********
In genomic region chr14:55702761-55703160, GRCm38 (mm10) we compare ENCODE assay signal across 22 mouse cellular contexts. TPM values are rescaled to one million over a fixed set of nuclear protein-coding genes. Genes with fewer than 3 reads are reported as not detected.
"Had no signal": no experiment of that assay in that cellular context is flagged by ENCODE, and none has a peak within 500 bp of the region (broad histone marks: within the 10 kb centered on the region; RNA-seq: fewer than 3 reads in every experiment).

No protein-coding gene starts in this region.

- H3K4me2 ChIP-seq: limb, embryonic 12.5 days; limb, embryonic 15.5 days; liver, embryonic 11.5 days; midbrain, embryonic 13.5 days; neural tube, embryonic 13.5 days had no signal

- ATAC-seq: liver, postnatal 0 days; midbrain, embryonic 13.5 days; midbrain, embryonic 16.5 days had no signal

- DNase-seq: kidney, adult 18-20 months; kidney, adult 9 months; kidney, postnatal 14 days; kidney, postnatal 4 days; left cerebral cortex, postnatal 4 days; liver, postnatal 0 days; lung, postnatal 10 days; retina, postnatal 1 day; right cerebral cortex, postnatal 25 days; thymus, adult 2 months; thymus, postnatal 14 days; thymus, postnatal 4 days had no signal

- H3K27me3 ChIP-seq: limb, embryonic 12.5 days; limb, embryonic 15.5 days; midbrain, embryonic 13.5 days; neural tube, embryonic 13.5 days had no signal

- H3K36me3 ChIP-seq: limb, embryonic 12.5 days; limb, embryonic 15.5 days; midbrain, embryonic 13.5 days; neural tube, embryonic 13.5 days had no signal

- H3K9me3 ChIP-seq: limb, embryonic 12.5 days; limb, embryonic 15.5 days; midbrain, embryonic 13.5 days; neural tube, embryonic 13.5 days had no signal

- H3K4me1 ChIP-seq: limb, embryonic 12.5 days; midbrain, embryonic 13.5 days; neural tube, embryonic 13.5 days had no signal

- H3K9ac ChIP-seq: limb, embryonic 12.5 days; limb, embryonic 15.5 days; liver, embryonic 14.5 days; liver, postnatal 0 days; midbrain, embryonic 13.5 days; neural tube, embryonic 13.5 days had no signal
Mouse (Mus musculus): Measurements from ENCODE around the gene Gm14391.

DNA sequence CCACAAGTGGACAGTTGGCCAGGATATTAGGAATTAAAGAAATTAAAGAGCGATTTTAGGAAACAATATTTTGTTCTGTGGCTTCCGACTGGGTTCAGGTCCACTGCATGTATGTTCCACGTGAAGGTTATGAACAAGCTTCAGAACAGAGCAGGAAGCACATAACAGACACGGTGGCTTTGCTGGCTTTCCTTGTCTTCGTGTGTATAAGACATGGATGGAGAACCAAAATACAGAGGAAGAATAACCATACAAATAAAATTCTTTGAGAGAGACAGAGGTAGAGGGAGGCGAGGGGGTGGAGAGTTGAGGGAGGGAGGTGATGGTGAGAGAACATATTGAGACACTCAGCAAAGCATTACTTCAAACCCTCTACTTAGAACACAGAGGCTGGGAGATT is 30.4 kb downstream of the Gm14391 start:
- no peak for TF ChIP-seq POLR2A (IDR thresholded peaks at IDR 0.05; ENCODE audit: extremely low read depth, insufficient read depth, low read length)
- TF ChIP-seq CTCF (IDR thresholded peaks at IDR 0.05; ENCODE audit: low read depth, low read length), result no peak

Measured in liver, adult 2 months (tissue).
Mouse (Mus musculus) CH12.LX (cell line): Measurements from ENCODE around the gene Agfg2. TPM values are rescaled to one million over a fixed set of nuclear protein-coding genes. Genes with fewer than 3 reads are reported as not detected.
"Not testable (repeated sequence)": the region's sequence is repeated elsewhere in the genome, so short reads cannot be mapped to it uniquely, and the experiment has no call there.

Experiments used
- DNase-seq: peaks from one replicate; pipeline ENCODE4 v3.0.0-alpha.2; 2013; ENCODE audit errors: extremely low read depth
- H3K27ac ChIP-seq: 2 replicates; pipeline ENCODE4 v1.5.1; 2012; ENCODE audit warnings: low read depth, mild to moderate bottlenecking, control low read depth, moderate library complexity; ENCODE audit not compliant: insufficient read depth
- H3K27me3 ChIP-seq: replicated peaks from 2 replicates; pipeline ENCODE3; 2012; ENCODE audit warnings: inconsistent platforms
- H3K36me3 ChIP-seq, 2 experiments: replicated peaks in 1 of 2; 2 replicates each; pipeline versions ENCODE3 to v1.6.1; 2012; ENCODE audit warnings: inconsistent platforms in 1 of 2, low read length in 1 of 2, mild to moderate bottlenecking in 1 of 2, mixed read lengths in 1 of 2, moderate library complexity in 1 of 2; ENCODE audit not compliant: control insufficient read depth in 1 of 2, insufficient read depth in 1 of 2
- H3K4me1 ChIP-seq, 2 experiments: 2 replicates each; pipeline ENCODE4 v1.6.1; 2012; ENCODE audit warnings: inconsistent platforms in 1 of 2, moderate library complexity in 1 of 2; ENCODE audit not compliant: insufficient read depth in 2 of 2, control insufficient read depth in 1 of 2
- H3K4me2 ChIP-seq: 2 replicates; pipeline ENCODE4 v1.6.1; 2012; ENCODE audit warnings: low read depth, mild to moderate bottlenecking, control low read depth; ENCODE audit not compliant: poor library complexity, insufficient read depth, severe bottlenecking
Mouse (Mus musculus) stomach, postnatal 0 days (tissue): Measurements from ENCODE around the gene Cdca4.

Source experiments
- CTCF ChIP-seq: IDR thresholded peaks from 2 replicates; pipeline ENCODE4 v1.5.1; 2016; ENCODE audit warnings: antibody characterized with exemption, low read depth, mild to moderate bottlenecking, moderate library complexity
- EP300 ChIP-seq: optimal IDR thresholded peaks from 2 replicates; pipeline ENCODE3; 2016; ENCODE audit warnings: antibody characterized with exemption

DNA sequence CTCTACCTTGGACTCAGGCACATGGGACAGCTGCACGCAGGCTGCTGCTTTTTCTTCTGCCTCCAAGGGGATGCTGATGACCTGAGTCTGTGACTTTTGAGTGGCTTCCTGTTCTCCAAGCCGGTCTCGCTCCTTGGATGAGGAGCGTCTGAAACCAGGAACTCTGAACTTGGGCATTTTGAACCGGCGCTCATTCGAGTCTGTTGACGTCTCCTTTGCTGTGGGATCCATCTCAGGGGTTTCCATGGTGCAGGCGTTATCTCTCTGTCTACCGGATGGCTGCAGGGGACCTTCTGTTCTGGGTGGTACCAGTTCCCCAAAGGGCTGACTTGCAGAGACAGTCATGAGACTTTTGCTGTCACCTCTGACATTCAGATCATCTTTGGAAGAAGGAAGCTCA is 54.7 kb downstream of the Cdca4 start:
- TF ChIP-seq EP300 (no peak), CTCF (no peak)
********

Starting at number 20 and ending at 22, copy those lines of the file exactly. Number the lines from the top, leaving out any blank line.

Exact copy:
- DNase-seq: peaks from one replicate; pipeline ENCODE4 v3.0.0-alpha.2; 2013; ENCODE audit errors: extremely low read depth
- H3K27ac ChIP-seq: 2 replicates; pipeline ENCODE4 v1.5.1; 2012; ENCODE audit warnings: low read depth, mild to moderate bottlenecking, control low read depth, moderate library complexity; ENCODE audit not compliant: insufficient read depth
- H3K27me3 ChIP-seq: replicated peaks from 2 replicates; pipeline ENCODE3; 2012; ENCODE audit warnings: inconsistent platforms